In town hall meetings and the Internet people address fellow citizens with whom they disagree as though they were dangerous creatures from another planet. The animosities on display have an almost tribal flavor — Hutus versus Tutsis, white versus black, Democrats versus Republicans.
“People, I just want to say, you know, can we all get along? Can we get along?” Rodney King, a man whose beating by the police became a flashpoint in U. S. race relations achieved with those words a place in national memory. Coming at a moment of tension and resentment, they resonated with Americans’ deep desire for comity – just as we now wish for greater civility at health-care town hall meetings and more cooperation among members of Congress.
Quasi-tribal domestic hostilities constitute a mortal danger to our nation that the founders of the United States were anxious to overcome. They believed that the deepest threats to any republic were the two F’s: faction and fanaticism. When Ben Franklin emerged from the Constitutional Convention in 1787, a lady asked him: “Well, Doctor, what have we got?” To which he replied: “A republic, Madam, if you can keep it.” His remark reflected a worry shared by other delegates to the convention, including George Washington and James Madison. Washington bequeathed part of his estate to the creation of a system of schooling that would “do away local attachments and state prejudices.” And Madison acknowledged in the Federalist Papers that we need to develop a new kind of citizen through our schools: “As there is a degree of depravity in mankind which requires a certain degree of circumspection and distrust; So there are other qualities in human nature which justify a certain portion of esteem and confidence. Republican government presupposes the existence of these qualities in a higher degree than any other form.” Unless we could educate citizens and leaders who could rise above personal ambition and special interest to seek the common good, our new republic would fail as had all prior republics in history.
Throughout the nineteenth century, American schools deliberately fostered a sense of commonality with other Americans. It was the great era of the common school movement which featured a benign conspiracy among the writers of schoolbooks to teach many of the same things across all subjects in the early grades, and especially in American history. As one early textbook author put it, the aim was “to exhibit in a strong light the principles of religious and political freedom which our forefathers professed . . . and to record the numerous examples of fortitude, courage, and patriotism which have rendered them illustrious.” During the 19th century, American politics were as hardnosed as now, but compromise in Congress and civility in the public sphere were greater then. During the 19th century the French observer Alexis de Tocqueville reported that the schools of the United States were being far more successful in the effort at citizen-making and allegiance to the common good than the schools of Europe.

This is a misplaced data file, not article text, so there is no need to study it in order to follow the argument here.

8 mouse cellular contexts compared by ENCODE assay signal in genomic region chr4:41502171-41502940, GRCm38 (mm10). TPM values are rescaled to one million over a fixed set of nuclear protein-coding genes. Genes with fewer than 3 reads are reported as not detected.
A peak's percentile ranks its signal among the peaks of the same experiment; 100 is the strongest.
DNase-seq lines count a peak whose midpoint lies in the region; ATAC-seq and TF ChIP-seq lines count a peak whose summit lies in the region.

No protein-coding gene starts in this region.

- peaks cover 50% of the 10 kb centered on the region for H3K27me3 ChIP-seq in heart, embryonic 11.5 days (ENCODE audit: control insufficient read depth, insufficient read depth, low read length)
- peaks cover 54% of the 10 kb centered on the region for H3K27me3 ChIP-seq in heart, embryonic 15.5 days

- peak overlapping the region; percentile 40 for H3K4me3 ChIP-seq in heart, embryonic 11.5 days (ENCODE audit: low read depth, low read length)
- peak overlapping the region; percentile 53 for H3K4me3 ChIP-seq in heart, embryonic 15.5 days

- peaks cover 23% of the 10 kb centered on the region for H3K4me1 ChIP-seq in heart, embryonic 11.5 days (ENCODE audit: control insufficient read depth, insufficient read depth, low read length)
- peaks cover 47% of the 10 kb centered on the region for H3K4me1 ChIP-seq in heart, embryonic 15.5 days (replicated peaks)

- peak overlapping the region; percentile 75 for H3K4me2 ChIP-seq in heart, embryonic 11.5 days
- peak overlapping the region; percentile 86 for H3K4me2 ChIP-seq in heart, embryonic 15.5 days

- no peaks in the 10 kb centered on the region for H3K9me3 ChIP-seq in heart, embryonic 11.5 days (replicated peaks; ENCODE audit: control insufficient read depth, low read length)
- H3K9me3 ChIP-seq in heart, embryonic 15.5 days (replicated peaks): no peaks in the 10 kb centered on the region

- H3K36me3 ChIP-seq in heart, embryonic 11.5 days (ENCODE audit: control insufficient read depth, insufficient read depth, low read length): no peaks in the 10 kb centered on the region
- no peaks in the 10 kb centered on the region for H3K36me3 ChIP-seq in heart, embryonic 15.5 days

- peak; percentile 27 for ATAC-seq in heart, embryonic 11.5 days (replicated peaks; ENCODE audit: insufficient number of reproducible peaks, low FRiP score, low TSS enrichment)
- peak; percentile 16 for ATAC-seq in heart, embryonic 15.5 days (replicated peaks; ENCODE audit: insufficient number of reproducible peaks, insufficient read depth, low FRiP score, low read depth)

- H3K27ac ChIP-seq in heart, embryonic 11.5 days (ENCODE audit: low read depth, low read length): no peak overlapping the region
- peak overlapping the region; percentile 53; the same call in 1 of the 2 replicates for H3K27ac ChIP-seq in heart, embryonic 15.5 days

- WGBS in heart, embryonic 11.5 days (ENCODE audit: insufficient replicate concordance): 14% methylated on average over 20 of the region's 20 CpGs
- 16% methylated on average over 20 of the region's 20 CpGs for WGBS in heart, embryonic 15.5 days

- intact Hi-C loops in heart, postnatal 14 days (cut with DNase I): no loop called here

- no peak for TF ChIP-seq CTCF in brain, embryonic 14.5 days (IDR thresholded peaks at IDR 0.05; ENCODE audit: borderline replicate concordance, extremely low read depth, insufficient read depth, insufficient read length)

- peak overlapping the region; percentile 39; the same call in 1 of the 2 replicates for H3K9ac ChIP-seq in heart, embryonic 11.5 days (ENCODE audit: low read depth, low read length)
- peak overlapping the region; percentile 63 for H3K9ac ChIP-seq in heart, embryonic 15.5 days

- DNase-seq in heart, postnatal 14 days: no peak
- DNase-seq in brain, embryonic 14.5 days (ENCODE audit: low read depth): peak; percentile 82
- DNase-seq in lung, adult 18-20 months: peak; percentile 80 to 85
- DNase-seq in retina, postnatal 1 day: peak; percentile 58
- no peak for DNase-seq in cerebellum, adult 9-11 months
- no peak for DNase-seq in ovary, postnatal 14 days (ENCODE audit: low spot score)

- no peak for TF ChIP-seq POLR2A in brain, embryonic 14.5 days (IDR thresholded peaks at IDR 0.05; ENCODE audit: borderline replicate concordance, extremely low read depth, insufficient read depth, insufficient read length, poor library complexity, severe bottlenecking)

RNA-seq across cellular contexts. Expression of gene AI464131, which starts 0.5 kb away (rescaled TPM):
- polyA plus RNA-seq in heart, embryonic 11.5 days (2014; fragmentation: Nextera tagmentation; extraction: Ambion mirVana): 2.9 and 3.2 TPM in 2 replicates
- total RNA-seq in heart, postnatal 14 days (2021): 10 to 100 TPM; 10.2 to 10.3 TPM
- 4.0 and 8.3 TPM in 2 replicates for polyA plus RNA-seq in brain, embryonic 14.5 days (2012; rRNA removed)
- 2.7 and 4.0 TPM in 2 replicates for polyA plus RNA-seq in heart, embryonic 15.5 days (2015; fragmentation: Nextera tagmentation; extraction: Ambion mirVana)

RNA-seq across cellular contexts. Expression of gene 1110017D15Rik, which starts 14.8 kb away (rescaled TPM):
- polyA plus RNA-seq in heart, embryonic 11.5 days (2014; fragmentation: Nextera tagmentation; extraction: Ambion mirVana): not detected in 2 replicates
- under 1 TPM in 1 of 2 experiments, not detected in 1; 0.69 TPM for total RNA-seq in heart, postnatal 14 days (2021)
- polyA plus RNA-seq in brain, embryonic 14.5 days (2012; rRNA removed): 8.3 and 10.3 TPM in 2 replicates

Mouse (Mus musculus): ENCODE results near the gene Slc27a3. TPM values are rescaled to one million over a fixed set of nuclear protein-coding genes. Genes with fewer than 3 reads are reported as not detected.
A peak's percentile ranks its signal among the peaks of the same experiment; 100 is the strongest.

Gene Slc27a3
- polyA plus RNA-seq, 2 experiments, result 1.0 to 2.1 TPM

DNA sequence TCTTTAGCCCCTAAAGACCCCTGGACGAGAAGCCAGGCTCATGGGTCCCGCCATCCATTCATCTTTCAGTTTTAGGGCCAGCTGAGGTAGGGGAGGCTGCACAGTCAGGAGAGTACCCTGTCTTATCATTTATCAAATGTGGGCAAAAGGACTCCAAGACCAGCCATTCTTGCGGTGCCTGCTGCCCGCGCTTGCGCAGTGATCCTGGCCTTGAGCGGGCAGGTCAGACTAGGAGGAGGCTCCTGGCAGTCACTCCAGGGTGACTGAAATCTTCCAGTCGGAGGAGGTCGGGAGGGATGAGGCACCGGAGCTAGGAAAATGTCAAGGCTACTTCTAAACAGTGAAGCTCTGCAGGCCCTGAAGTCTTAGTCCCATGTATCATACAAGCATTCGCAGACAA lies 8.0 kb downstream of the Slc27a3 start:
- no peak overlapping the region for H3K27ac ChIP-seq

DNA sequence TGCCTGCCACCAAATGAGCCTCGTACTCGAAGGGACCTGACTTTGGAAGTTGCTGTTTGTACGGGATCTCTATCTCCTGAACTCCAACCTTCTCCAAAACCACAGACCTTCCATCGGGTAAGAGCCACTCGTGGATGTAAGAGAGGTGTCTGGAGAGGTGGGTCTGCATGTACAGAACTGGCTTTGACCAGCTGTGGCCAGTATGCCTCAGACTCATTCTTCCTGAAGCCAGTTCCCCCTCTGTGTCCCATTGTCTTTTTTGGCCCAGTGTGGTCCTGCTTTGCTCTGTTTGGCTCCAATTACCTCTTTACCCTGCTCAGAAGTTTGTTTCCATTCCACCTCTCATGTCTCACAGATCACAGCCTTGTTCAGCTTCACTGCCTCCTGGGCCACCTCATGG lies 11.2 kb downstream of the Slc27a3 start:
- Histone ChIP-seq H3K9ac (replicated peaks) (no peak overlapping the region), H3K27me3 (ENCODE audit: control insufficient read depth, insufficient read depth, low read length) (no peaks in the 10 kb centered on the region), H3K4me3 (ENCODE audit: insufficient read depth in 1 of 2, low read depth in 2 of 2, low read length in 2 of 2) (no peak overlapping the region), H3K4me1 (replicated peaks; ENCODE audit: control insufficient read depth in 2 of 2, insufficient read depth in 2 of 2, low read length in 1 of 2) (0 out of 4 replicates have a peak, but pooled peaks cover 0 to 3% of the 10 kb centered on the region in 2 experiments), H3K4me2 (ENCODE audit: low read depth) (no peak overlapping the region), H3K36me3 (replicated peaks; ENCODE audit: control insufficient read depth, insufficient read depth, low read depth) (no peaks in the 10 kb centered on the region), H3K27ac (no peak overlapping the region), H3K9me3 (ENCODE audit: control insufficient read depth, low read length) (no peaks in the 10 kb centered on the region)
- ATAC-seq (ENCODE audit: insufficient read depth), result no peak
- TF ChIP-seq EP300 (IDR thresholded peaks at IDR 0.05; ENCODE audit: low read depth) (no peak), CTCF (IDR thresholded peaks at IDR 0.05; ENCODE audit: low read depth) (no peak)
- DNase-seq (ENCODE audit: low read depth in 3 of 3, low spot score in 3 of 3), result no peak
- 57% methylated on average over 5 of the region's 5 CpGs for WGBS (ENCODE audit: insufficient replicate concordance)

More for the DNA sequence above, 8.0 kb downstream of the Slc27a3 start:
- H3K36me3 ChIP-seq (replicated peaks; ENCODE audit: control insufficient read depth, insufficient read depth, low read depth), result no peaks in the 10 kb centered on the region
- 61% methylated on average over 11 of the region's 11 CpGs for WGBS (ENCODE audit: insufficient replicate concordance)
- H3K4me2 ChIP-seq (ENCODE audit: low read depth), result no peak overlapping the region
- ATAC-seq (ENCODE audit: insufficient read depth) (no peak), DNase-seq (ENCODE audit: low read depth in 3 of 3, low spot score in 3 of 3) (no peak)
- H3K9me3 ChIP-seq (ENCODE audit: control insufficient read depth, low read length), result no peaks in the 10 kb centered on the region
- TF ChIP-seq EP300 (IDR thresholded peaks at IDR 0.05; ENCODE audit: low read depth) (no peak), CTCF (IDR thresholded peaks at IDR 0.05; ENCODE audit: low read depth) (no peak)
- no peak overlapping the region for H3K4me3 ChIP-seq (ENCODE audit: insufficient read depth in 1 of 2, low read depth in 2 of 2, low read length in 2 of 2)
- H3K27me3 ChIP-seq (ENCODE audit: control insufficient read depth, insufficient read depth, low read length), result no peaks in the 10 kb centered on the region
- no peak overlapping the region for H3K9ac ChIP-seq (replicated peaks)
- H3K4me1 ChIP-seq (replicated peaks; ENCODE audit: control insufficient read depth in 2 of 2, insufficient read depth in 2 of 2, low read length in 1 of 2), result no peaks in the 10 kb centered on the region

Today, our schools are failing to raise the language proficiencies of high school students. We see clear evidence in disappointing scores on college entrance exams like the SAT. It is no coincidence that we are seeing a rise in public incivility along with this decline in verbal skills. The key point in understanding the profound connection between the two is that language proficiency is chiefly based on wide knowledge, and more specifically on knowledge that is silently shared by every competent member of a speech community. This tacitly shared knowledge constitutes the public sphere — the commons upon which civic discourse takes place. The key to being a good speaker, reader, and writer is the possession of the broad unspoken knowledge that is shared by other effective speakers, readers, and writers within a nation.
Space won’t permit an elaboration of the strong scientific consensus that explains the connection between shared, unspoken knowledge and effective communication. I’ve done that at length in various books, most recently in The Making of Americans. Here I’ll simply assume that basic point about communication and make a further point about the decline of civility. The shared knowledge that enables communication in the public sphere also induces a sense of community, and helps overcome tribal antipathies. Horace Mann, often described as the father of public education, said: “The spread of education, by enlarging the cultivated class or caste, will open a wider area over which the social feelings will expand; and, if this education should be universal and complete, it would do more than all things else to obliterate factitious distinctions in society.”
Mann, and education pioneers like Noah Webster, as well as our brilliant founders understood that shared knowledge and loyalty to the common good could only be fostered through a common elementary education – a shared core curriculum in the early grades. By 1950, that insight became neglected and, indeed, aggressively rejected in our schools. The subsequent fragmentation of the elementary-school curriculum is the root cause of our students’ low verbal scores, and of the wide gap in verbal proficiency between our low-scoring white students and far lower-scoring black and Hispanic students. We will recover verbal proficiency, economic justice, and social comity only if we institute more coherent substance and greater commonality in our elementary schools.